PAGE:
Peddling home energy management gear and software successfully is harder than it seems, and big companies such as Microsoft and Cisco are ditching this market. EnergyHub is staying and on Thursday announced a $14.5 million round to help it sell products and services to consumers.
Throughout 2009 and 2010, Internet companies like Microsoft, Google and even router giant Cisco launched experimental software and hardware to help building managers and home owners monitor and control their energy consumption. But now these firms are abandoning those plans. Why?
Internet giants Google and Microsoft have officially given their web-based energy management tools the Donald Trump (as in You’re Fired!), and lannounced that they would be closing them down. But there are still over a dozen options trying to tackle this difficult market.
They’re dropping like flies: the big Internet companies’ online energy tools. Last week, it was Google pulling the plug on PowerMeter, and this week, it’s RIP for Microsoft and its Hohm energy tool. Here’s my assessment of 5 reasons why Microsoft Hohm didn’t take off.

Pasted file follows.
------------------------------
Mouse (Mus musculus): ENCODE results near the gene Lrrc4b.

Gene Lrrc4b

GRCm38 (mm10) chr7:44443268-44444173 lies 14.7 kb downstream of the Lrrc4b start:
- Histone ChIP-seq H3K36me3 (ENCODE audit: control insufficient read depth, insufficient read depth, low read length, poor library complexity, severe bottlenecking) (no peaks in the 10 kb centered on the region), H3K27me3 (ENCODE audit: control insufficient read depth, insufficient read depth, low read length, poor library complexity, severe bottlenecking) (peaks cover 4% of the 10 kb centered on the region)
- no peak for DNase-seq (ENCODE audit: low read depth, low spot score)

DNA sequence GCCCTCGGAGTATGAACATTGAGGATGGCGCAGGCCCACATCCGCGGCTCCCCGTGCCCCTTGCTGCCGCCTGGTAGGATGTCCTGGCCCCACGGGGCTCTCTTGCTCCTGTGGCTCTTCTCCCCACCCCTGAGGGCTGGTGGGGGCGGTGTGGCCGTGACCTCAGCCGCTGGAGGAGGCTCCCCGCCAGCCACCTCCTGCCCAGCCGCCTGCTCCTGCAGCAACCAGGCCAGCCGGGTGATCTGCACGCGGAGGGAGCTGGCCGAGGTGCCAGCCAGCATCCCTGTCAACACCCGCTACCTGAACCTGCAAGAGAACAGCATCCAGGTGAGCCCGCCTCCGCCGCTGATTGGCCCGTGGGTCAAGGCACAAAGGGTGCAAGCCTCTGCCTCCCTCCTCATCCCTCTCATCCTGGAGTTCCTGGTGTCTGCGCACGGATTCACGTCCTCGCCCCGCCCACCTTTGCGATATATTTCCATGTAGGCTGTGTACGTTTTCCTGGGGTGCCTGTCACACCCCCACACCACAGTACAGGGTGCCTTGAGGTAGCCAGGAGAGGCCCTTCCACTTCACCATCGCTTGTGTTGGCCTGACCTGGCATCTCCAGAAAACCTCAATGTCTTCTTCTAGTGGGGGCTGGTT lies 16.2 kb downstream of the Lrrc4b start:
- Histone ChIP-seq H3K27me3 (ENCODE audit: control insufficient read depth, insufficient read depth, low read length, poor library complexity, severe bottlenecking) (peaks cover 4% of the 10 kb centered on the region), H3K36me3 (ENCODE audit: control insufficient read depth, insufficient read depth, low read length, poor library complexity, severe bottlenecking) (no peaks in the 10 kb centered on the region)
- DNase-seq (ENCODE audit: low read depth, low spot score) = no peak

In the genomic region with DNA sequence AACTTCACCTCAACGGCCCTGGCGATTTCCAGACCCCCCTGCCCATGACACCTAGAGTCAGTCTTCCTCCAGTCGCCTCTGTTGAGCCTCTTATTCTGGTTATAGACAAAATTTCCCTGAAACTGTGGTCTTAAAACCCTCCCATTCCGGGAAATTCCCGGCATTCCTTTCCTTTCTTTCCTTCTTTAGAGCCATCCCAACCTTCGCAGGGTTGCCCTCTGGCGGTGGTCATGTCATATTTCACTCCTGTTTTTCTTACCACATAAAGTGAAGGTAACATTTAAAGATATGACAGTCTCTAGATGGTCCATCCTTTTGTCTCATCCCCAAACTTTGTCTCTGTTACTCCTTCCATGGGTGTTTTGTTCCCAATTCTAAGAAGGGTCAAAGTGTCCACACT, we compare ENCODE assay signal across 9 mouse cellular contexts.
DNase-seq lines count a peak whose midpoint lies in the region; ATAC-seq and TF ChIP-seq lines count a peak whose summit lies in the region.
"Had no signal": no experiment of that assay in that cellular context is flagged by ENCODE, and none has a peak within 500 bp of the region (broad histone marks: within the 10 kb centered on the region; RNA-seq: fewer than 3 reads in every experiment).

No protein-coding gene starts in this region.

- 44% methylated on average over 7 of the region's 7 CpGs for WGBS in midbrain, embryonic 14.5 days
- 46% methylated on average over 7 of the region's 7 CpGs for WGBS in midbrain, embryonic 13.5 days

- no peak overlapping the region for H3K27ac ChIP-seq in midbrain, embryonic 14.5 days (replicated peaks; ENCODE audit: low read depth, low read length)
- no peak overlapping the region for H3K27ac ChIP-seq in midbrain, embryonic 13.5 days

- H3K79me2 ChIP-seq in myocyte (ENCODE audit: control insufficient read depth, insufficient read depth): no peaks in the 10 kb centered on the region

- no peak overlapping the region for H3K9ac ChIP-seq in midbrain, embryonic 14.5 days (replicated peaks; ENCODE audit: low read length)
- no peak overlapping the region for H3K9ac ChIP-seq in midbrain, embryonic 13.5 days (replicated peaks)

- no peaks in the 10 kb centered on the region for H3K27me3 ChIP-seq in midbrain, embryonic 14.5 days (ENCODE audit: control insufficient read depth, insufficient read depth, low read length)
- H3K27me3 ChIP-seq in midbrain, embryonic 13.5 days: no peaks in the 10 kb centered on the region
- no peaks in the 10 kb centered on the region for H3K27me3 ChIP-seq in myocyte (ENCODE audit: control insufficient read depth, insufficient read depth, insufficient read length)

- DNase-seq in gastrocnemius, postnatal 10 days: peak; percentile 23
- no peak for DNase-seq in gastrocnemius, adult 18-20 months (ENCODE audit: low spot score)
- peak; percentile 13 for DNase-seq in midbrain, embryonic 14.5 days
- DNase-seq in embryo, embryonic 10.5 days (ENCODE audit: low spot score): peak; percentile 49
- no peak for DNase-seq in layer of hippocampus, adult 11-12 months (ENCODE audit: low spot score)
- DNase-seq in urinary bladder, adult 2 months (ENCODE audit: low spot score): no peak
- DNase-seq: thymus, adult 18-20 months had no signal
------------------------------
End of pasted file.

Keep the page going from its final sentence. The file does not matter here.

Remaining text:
In the wake of Google pulling the plug on its energy tool PowerMeter, Microsoft says it has now killed its energy service, Hohm, too. Microsoft writes on its blog that it will discontinue its Hohm service starting on May 31, 2012.
OPower, the startup that gets homeowners to cut energy use with out in-home dashboards and gateways, is looking at home energy automation devices. What are the pros and cons of high-tech automation versus smart behavioral science?
Anticipating the roll-out of their new electrified line of cars and light-duty vans, Ford is partnering with utility Portland General Electric to make sure adequate charging infrastructure and electrical grid capacity are available in their service area.
The first wireless and web-connected gadget for Microsoft-Hohm is now available in the form of an electric meter sensor, a wireless LCD monitor and a Wi-Fi adapter. With this combo, I’m able to track my electric usage, determine my home’s carbon footprint and get green recommendations.
On Tuesday morning Microsoft is looking to kick its Hohm energy management and monitoring software aimed at consumers into a higher gear. It is announcing its first gadget partnership with Blue Line Innovations, a Canadian company that sells low cost gadgets for tracking electricity use.
Shame, guilt, and embarrassment are always good tools to change people’s behavior. This morning Microsoft added in a “score” functionality to its energy management tool Hohm which gives a Hohm score to every address entered based on how energy efficient the building is.